Hanane is a final-year Ph.D. student at Curtin Medical School and Targeted drug delivery, Imaging, and Therapy laboratory at Harry Perkins Medical Research Institute. Hanane has extensive international experience in both industry and research. Her Ph.D. focus is on atherosclerosis, the leading cause of cardiovascular events, investigating the link between this silent disease and vascular injury, as well as identifying markers in human atherosclerotic plaques that could be potential therapeutic targets.

Hanane’s aim is to translate her research into clinically meaningful applications toward normalizing or reversing disease progression in metabolic diseases particularly cardiovascular disease and peripheral artery disease. Her vision is to increase WA cardiovascular research exposure nationally and internationally through fund provision and continuous support of early to mid-career WA cardiovascular researchers.

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Lakshini is a Research Fellow at the Royal Perth Hospital Research Foundation, currently working at the Translation Research Laboratory - Dobney Hypertension Centre, School of Biomedical Sciences, University of Western Australia. Her pre-clinical research focuses on identifying pleiotropic mechanisms of anti-diabetic treatments in the context of cardiometabolic disorders and related complications. Lakshini's long-term goal is to translate research findings into new therapies to improve health outcomes for cardiometabolic disorders and related complications.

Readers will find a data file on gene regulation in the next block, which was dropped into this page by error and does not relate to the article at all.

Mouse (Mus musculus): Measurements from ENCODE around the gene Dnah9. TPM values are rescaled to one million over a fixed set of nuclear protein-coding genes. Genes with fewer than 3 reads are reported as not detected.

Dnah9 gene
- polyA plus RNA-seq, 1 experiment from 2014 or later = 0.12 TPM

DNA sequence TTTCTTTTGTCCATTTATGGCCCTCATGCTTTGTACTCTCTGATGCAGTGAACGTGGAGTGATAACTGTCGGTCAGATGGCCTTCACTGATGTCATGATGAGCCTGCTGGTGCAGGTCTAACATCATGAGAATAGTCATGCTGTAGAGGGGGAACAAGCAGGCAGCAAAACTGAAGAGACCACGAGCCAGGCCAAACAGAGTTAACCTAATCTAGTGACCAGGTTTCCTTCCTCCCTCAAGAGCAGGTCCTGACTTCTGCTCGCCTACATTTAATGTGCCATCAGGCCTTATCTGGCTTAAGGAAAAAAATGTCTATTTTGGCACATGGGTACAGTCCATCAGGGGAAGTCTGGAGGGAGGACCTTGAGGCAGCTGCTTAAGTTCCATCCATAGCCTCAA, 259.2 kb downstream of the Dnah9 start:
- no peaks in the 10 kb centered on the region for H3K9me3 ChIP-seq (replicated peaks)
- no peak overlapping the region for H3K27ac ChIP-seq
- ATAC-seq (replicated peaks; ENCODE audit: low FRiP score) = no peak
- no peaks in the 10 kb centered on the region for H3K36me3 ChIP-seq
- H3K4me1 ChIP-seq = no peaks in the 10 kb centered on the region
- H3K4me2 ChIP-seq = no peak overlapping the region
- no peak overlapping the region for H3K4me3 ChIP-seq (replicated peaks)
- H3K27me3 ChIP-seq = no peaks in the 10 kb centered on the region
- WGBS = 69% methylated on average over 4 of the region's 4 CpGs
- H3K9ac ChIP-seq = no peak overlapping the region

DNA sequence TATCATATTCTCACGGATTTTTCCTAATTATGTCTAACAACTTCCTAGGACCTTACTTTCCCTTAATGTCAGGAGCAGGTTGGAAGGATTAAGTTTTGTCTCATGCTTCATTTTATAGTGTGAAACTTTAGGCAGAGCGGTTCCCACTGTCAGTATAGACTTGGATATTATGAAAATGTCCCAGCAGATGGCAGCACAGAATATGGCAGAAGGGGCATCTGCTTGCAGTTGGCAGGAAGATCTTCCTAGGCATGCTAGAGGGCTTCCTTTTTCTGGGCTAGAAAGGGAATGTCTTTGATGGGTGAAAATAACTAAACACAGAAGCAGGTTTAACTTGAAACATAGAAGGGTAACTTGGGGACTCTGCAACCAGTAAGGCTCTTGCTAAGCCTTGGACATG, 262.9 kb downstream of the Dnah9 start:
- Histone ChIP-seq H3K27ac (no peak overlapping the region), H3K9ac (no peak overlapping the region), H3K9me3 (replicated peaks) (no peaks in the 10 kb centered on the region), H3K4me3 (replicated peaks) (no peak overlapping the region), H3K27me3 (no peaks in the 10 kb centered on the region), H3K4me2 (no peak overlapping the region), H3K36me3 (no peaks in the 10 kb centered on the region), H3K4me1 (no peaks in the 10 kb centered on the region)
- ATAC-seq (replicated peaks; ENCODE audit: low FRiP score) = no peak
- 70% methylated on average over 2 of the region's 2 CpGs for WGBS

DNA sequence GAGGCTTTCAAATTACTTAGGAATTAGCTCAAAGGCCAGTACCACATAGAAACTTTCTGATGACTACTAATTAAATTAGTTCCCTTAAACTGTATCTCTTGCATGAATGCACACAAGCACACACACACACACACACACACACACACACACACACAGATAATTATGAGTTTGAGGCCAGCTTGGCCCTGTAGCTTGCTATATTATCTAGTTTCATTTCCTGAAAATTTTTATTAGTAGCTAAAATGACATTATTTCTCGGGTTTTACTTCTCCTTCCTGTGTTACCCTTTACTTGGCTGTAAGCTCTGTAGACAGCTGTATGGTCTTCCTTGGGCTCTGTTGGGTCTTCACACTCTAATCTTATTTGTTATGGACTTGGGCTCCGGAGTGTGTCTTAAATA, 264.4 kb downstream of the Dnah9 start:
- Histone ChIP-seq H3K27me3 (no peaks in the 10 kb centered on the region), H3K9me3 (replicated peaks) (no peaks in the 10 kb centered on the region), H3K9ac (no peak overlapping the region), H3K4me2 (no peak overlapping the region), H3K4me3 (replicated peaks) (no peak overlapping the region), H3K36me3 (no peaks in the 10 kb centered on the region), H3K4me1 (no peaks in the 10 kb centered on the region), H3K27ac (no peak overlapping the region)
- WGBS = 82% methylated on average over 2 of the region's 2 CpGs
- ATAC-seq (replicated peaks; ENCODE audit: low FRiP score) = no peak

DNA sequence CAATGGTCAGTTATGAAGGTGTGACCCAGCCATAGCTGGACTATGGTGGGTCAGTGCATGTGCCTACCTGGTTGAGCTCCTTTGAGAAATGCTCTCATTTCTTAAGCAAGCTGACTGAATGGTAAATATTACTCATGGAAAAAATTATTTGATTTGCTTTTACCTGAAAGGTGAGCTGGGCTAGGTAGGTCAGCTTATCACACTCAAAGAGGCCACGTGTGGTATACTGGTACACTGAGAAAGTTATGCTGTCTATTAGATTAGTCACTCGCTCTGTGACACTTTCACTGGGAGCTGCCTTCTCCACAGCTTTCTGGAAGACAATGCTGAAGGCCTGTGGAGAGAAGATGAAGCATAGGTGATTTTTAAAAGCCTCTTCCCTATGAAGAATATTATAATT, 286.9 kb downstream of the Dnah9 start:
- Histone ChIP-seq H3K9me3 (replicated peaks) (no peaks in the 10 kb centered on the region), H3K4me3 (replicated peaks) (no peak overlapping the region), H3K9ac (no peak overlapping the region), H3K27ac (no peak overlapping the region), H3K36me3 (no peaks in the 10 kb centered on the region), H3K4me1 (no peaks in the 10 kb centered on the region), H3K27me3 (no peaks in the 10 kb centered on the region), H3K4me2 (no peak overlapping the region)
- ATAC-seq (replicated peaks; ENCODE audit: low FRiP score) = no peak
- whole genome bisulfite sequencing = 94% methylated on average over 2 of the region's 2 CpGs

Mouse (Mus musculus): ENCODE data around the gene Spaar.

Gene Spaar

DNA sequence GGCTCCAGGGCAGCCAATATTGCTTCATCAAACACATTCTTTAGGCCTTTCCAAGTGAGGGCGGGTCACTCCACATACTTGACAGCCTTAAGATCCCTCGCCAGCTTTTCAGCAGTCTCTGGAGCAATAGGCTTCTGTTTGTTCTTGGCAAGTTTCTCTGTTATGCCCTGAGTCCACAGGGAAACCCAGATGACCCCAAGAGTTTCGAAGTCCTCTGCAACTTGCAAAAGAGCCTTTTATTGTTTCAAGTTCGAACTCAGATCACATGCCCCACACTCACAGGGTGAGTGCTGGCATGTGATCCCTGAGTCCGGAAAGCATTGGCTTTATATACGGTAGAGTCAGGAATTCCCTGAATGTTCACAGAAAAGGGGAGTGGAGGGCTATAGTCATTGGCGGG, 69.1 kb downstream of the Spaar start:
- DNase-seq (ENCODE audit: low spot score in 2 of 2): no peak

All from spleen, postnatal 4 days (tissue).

Passionate about advocating for the representation of women in STEM, Lakshini dedicates her time to mentoring, educating, and inspiring the next generation of scientists.

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Vanessa is a PhD student with a strong foundation in microbiology. Vanessa has worked on projects in microbiology at Telethon Kids Institute (TKI) and The University of Western Australia (UWA). Vanessa’s research focus has involved studying bacterial-bacterial interactions, host-pathogen interactions, and antibiotic resistance mechanisms. Vanessa graduated from a Master of Infectious Diseases at UWA in 2022 in which her thesis aimed to study bacterial-bacterial interactions in the upper respiratory tract of children. Vanessa joined TKI in 2023 as a research assistant and has worked within the Strep A Pathogenesis and Diagnostics team where she is completing her PhD. Her doctoral research aims to understand the mechanism of Rheumatic Heart Disease caused by Group A Streptococcus (GAS). Of particular interest is the pathways of progressive cardiac damage observed in this condition. Vanessa’s research interests remain in microbiology and infectious diseases; however, she is excited to become more immersed in cardiovascular research and is focused on translating her findings into tangible outcomes for patients.



Ben is an early career Research Associate and newly appointed Research Development Officer (RDO) at the Harry Perkins Institute of Medical Research. His research interests are on the role of obesity and respiratory infections in long-term cardiovascular disease risk. His PhD focused on understanding the underlying mechanisms which contribute toward the pro-longed 10-year elevated risk following pneumonia.


Outside the lab, Ben is a passionate advocate for the broad risks associated with cardiovascular disease and exploring strategies on the ways we can reduce this risk. In his newfound role as RDO, he is driven to bring fresh initiatives to fellow researchers and assist with applications that will broadly help the community live longer, healthier lives.